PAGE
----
When you move into the State of New Jersey, you must register out of state vehicle. This includes every one you own. This is a requirement someone has when they move from one state to another. Registering motor vehicles is just one chore for the new resident, along with getting a drivers license, notifying your insurance company, and registering to vote. In New Jersey, the most important thing you need to know is that you have sixty (60) days to complete the registration. Since there may well be documents to obtain, you need to start as soon as you make the move to gather all the necessary information so you are not caught up at the deadline.
You need to know the exact requirements to register out of state vehicle. Do not assume you know what to do because you have been registering motor vehicles all your life. The laws in New Jersey are specific, and may well differ from the laws you have dealt with in the past. To register out of state vehicle can be simple or complicated, depending on how you approach it. The simple way is to start early, learn the requirements, obtain the documents, go to the appropriate office with documents and money, and all should go well. Make sure you find out the answers to your questions before you make that trip so one visit is all it takes to register out of state vehicle. The exception to the one visit rule is when you have a lien on your vehicle. That situation will be discussed later.
The first step is to know the status of the original title to the motor vehicle. If you owe the car free and clear, then you should have the original title in your possession. If you do not, then you will have to track down the title. You cannot complete the registration process without the title. If you owe money on the vehicle, then the lien holder, a bank or other financial institution, is holding the original title. You must go to a New Jersey motor vehicle agency office and complete a form which will be sent to the bank. Nothing further can be done until that title is sent back to New Jersey.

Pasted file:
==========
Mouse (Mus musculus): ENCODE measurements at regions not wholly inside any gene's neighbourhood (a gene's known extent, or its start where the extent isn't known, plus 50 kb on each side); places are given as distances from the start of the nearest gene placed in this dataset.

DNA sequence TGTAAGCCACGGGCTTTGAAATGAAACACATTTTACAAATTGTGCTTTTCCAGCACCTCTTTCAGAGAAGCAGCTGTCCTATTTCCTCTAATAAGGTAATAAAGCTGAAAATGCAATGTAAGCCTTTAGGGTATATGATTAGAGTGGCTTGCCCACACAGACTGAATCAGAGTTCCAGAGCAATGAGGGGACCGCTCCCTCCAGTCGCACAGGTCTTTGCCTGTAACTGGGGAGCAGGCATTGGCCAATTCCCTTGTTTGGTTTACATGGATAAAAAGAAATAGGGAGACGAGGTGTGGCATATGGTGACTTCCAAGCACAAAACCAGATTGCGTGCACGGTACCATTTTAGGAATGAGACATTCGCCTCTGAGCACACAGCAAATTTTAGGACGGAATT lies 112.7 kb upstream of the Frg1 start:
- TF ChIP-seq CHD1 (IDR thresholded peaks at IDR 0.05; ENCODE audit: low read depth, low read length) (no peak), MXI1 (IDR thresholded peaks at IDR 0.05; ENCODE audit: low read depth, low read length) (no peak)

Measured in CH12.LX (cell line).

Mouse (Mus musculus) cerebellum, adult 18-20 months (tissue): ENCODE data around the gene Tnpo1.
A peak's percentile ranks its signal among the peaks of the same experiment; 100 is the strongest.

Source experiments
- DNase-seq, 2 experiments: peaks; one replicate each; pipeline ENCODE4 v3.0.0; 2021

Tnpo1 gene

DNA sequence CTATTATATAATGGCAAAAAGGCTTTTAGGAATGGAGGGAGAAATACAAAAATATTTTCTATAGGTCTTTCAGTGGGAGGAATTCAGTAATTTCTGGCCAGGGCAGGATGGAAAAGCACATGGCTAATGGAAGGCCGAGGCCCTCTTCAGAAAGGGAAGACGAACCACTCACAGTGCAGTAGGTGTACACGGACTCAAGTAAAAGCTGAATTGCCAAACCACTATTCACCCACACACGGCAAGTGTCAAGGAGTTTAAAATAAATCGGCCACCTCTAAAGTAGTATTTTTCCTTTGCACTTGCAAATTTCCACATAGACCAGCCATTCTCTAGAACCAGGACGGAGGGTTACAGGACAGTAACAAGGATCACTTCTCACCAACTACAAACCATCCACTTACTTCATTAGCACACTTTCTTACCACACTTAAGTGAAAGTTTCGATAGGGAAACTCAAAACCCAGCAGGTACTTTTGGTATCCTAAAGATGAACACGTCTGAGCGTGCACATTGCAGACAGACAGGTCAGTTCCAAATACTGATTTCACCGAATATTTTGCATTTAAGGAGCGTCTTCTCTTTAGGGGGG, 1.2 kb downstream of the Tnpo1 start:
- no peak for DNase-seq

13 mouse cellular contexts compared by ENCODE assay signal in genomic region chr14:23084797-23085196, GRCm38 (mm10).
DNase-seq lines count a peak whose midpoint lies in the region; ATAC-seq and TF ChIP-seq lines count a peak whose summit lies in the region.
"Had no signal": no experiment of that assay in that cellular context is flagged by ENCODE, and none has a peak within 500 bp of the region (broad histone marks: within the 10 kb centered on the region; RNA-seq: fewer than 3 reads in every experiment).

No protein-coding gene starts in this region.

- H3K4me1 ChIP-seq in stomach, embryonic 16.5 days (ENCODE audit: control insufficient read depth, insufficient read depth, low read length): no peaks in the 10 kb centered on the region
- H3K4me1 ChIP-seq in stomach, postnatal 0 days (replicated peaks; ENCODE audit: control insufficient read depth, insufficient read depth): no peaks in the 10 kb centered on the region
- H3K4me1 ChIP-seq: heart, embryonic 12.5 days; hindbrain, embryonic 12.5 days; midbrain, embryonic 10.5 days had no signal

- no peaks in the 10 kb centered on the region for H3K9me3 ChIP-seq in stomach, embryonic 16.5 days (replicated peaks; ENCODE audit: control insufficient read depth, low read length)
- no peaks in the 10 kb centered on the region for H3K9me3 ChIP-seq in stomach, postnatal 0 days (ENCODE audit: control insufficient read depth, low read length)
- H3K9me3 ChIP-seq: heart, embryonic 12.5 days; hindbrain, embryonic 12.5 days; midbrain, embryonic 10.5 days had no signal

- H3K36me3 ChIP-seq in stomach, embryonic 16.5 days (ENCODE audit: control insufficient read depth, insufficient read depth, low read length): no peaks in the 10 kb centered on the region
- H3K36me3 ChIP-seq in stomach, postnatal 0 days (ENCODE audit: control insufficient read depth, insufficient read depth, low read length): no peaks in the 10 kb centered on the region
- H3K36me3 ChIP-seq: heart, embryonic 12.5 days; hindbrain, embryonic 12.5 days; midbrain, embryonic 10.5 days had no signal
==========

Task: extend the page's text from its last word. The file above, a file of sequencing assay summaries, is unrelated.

Once the title issue is resolved, you then need proof of identification, which is normally a drivers license, and insurance information which you can get from your insurance agent or company. They will know just what you need to satisfy the state. Take all of that information along with sufficient funds to pay the transfer fees and any other charges to the motor vehicle agency. There will be forms to fill out there, and the process should be complete. You will receive license plates, registration card, and inspection documents. If you own your vehicle without a lien, you will receive a new original title. If there is a lien, then the title will be mailed to the lien holder. You will get it back when the loan is paid in full.
The process sounds complicated, but the employees at the agency should be helpful in answering all your questions. They want everything to go smoothly. Just remember the sixty (60) day deadline. Start working right away, especially if you do not have the original title. There is nothing wrong with finishing up well before the time is up. It will get your move off to a good start.